World is disk-committed at a regular interval (such as 15 minutes), making numerous restore points post-griefing.

However, with 15 minute interval restore points, you can restore your world 15, 30, 45, 60 minutes back, or any interval necessary to undo griefers.

Server is Columbus Griefed

Several players load into your world and start boating out in completely different directions, crippling the server's RAM and over-extending the hard drive through excessive read/writes as different areas of the map are generated and released from memory/committed to disk.

World chunkfiles are all loaded into RAM.

Newly generated chunks are saved from RAM to RAM.
Existing areas are loaded from RAM to RAM.

Though Columbus griefers will cause heavy bandwidth strain, they will not crash your server from over-queue of activity.

Server is doing backups

World is fully committed to disk and every chunk is processed, compressed and archived, regardless of if changed.

Processing of world is hard drive i/o bottlenecked.

(this is the typical Minecraft server backup behavior, as evidenced by the most popular backup scripts)

World is fully committed to ramdisk and every chunk is checksummed to determined if changed; only chunks that are found to be different are saved (incremental backup) to hard disk.

Processing occurs at RAM speed and compared to checksums saved to disk.

So there's a side-by-side comparison of using RAMDISK versus typical HD setups. As you can see, as "volatile" as RAMDISKs are, using MineOS properly not only increases your restore-precision, it also protects greater against griefing and is more reliably backed up.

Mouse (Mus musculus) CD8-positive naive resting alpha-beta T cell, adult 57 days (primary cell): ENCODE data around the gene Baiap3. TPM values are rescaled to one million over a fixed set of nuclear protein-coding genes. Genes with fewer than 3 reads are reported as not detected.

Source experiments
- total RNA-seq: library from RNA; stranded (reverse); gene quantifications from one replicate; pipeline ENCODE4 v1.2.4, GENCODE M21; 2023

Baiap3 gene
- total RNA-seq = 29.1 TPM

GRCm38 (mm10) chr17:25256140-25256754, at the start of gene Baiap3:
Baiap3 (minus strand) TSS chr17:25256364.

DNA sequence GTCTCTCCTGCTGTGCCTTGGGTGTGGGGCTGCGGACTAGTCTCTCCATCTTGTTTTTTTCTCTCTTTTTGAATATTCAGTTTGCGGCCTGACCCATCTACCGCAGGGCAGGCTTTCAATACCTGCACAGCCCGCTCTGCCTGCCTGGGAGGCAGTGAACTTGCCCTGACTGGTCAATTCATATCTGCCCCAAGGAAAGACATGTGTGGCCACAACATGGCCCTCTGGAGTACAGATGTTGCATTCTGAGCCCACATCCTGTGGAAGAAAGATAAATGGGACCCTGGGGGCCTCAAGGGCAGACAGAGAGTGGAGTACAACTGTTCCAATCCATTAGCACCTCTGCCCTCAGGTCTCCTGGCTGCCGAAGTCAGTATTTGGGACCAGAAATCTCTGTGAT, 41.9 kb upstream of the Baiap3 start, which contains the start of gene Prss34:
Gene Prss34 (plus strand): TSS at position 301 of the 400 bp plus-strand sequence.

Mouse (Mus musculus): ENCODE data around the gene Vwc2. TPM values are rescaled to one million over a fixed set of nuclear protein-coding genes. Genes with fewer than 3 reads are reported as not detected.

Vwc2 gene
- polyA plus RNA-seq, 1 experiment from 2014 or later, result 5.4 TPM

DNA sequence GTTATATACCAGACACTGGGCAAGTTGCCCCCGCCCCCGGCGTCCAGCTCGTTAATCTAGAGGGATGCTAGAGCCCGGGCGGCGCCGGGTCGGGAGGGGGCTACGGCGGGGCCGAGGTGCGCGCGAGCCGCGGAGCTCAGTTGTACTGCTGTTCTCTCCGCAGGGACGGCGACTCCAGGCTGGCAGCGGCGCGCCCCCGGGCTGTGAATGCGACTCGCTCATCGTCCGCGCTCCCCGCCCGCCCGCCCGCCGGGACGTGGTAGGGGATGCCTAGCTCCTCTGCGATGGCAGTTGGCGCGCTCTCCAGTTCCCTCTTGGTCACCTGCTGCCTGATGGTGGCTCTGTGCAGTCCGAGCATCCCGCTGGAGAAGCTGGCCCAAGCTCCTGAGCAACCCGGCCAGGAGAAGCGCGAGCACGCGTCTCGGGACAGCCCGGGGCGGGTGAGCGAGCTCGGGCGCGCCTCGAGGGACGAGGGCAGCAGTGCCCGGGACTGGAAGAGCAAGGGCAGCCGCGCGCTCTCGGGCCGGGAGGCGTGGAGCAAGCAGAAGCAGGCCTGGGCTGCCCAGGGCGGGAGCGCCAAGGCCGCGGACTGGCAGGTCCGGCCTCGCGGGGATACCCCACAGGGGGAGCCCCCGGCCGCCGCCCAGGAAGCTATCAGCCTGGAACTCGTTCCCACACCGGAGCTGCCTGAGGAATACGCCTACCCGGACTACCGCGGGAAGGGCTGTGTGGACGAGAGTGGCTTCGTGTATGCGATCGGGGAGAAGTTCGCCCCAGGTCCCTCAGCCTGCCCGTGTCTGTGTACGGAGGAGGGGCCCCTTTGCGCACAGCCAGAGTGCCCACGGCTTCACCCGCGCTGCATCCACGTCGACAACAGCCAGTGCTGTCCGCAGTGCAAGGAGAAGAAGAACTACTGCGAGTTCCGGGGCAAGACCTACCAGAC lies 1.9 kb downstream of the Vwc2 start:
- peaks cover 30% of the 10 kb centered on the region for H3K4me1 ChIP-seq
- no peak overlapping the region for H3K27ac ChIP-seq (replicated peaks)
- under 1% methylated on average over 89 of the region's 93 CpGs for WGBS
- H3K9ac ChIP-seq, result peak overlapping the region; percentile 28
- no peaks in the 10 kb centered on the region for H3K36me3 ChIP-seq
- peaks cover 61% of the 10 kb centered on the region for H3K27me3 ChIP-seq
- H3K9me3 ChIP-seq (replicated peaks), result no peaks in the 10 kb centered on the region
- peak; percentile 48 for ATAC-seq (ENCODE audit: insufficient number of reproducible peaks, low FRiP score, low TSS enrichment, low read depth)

What about solid-state drives?

Soid-state devices (SSDs) do not improve the reliability of your typical Minecraft Server!

Typically people think 'solid state' and assume that even during power-failure, all your world is safe. That is not the case. Not to mention solid state devices are extra costly by comparison. So why don't solid state drives help Minecraft?

Consider the typical Minecraft setup, commiting changes to hard-disk: until Minecraft commits chunk changes to disk, the chunks (and their changed state) are held in RAM. If your server goes down, those changes (still in RAM) are not even saved on your solid-state drive...they are lost from physical memory. A solid state drive will do nothing.

Should I use RAMDISK?

Well, I think RAMDISKs are downright brilliant and completely revolutionize the way Minecraft is hosted. On the other hand, the less familiar and comfortable you are with Linux, the less likely you are to recognize if your backups are scheduled properly, or if you restore them properly.

RAMDISKs have numerous advantages but come at a cost of more knowledge and willingness to dedicate time to proper setup. If you are unsure whether you are up to the task, or are unsure how to verify proper configuration, you may consider just the normal hard-disk setup and for its simplicity, even if it is not elegant.